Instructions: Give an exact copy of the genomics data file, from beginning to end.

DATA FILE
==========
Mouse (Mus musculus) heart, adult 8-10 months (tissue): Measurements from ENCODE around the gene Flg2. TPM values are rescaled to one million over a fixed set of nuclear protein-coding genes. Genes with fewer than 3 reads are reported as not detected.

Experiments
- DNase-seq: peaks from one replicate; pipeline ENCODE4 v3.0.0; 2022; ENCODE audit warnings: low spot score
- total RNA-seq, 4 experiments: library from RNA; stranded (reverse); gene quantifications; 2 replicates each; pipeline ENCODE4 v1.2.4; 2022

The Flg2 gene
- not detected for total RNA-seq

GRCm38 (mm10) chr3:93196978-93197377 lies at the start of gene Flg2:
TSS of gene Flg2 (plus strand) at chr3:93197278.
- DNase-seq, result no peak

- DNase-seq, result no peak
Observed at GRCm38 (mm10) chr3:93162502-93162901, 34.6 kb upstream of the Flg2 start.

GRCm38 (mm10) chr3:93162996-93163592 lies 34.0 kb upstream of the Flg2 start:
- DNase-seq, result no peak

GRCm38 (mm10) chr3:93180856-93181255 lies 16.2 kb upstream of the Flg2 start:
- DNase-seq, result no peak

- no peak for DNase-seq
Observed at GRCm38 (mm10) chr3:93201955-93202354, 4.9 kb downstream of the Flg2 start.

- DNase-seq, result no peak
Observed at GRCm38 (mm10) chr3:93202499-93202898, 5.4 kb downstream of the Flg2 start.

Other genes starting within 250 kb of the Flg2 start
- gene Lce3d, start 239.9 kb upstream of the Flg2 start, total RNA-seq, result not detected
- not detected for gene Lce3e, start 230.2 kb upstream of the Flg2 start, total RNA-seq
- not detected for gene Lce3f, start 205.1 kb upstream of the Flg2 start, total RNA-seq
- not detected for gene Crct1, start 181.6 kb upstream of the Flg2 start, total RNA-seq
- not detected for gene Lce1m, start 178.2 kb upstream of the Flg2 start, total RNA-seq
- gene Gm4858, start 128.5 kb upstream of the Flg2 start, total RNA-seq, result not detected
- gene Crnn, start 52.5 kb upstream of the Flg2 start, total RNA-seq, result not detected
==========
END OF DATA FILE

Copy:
Mouse (Mus musculus) heart, adult 8-10 months (tissue): Measurements from ENCODE around the gene Flg2. TPM values are rescaled to one million over a fixed set of nuclear protein-coding genes. Genes with fewer than 3 reads are reported as not detected.

Experiments
- DNase-seq: peaks from one replicate; pipeline ENCODE4 v3.0.0; 2022; ENCODE audit warnings: low spot score
- total RNA-seq, 4 experiments: library from RNA; stranded (reverse); gene quantifications; 2 replicates each; pipeline ENCODE4 v1.2.4; 2022

The Flg2 gene
- not detected for total RNA-seq

GRCm38 (mm10) chr3:93196978-93197377 lies at the start of gene Flg2:
TSS of gene Flg2 (plus strand) at chr3:93197278.
- DNase-seq, result no peak

- DNase-seq, result no peak
Observed at GRCm38 (mm10) chr3:93162502-93162901, 34.6 kb upstream of the Flg2 start.

GRCm38 (mm10) chr3:93162996-93163592 lies 34.0 kb upstream of the Flg2 start:
- DNase-seq, result no peak

GRCm38 (mm10) chr3:93180856-93181255 lies 16.2 kb upstream of the Flg2 start:
- DNase-seq, result no peak

- no peak for DNase-seq
Observed at GRCm38 (mm10) chr3:93201955-93202354, 4.9 kb downstream of the Flg2 start.

- DNase-seq, result no peak
Observed at GRCm38 (mm10) chr3:93202499-93202898, 5.4 kb downstream of the Flg2 start.

Other genes starting within 250 kb of the Flg2 start
- gene Lce3d, start 239.9 kb upstream of the Flg2 start, total RNA-seq, result not detected
- not detected for gene Lce3e, start 230.2 kb upstream of the Flg2 start, total RNA-seq
- not detected for gene Lce3f, start 205.1 kb upstream of the Flg2 start, total RNA-seq
- not detected for gene Crct1, start 181.6 kb upstream of the Flg2 start, total RNA-seq
- not detected for gene Lce1m, start 178.2 kb upstream of the Flg2 start, total RNA-seq
- gene Gm4858, start 128.5 kb upstream of the Flg2 start, total RNA-seq, result not detected
- gene Crnn, start 52.5 kb upstream of the Flg2 start, total RNA-seq, result not detected